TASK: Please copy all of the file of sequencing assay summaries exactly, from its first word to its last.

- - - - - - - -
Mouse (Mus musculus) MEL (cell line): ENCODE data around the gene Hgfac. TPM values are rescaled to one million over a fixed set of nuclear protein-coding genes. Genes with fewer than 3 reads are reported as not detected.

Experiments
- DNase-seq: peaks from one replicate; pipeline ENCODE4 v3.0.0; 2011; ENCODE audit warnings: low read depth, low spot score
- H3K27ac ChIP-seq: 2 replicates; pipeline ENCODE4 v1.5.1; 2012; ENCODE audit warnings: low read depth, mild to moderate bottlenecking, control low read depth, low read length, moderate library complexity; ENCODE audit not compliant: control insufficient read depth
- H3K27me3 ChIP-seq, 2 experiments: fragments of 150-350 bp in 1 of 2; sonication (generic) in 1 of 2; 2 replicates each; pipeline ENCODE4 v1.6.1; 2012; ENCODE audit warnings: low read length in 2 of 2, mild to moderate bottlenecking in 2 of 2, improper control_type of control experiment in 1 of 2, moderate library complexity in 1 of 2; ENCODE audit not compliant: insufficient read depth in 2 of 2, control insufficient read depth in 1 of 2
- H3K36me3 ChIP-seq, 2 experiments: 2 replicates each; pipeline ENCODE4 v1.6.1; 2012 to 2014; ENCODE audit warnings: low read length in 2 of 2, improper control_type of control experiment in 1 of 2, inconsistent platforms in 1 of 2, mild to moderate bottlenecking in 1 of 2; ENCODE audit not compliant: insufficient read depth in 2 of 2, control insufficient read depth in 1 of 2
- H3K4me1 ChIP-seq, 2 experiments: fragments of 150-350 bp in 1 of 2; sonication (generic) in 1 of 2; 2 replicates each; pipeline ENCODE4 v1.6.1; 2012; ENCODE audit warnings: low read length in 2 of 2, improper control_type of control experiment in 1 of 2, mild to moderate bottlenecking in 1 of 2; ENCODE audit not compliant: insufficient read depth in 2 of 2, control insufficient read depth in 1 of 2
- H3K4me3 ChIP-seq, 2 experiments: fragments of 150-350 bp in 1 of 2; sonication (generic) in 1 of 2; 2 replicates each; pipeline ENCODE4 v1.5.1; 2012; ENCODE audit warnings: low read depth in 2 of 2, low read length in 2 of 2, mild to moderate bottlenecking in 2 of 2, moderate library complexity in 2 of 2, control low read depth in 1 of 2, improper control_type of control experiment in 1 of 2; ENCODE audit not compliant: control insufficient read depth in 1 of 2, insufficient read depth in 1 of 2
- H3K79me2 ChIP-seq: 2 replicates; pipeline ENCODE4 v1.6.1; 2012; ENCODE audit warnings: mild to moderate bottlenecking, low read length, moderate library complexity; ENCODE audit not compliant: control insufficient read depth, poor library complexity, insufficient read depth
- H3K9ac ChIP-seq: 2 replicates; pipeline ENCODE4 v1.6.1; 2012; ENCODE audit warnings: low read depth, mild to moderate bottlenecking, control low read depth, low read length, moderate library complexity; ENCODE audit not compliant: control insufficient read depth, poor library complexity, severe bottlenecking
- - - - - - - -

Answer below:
Mouse (Mus musculus) MEL (cell line): ENCODE data around the gene Hgfac. TPM values are rescaled to one million over a fixed set of nuclear protein-coding genes. Genes with fewer than 3 reads are reported as not detected.

Experiments
- DNase-seq: peaks from one replicate; pipeline ENCODE4 v3.0.0; 2011; ENCODE audit warnings: low read depth, low spot score
- H3K27ac ChIP-seq: 2 replicates; pipeline ENCODE4 v1.5.1; 2012; ENCODE audit warnings: low read depth, mild to moderate bottlenecking, control low read depth, low read length, moderate library complexity; ENCODE audit not compliant: control insufficient read depth
- H3K27me3 ChIP-seq, 2 experiments: fragments of 150-350 bp in 1 of 2; sonication (generic) in 1 of 2; 2 replicates each; pipeline ENCODE4 v1.6.1; 2012; ENCODE audit warnings: low read length in 2 of 2, mild to moderate bottlenecking in 2 of 2, improper control_type of control experiment in 1 of 2, moderate library complexity in 1 of 2; ENCODE audit not compliant: insufficient read depth in 2 of 2, control insufficient read depth in 1 of 2
- H3K36me3 ChIP-seq, 2 experiments: 2 replicates each; pipeline ENCODE4 v1.6.1; 2012 to 2014; ENCODE audit warnings: low read length in 2 of 2, improper control_type of control experiment in 1 of 2, inconsistent platforms in 1 of 2, mild to moderate bottlenecking in 1 of 2; ENCODE audit not compliant: insufficient read depth in 2 of 2, control insufficient read depth in 1 of 2
- H3K4me1 ChIP-seq, 2 experiments: fragments of 150-350 bp in 1 of 2; sonication (generic) in 1 of 2; 2 replicates each; pipeline ENCODE4 v1.6.1; 2012; ENCODE audit warnings: low read length in 2 of 2, improper control_type of control experiment in 1 of 2, mild to moderate bottlenecking in 1 of 2; ENCODE audit not compliant: insufficient read depth in 2 of 2, control insufficient read depth in 1 of 2
- H3K4me3 ChIP-seq, 2 experiments: fragments of 150-350 bp in 1 of 2; sonication (generic) in 1 of 2; 2 replicates each; pipeline ENCODE4 v1.5.1; 2012; ENCODE audit warnings: low read depth in 2 of 2, low read length in 2 of 2, mild to moderate bottlenecking in 2 of 2, moderate library complexity in 2 of 2, control low read depth in 1 of 2, improper control_type of control experiment in 1 of 2; ENCODE audit not compliant: control insufficient read depth in 1 of 2, insufficient read depth in 1 of 2
- H3K79me2 ChIP-seq: 2 replicates; pipeline ENCODE4 v1.6.1; 2012; ENCODE audit warnings: mild to moderate bottlenecking, low read length, moderate library complexity; ENCODE audit not compliant: control insufficient read depth, poor library complexity, insufficient read depth
- H3K9ac ChIP-seq: 2 replicates; pipeline ENCODE4 v1.6.1; 2012; ENCODE audit warnings: low read depth, mild to moderate bottlenecking, control low read depth, low read length, moderate library complexity; ENCODE audit not compliant: control insufficient read depth, poor library complexity, severe bottlenecking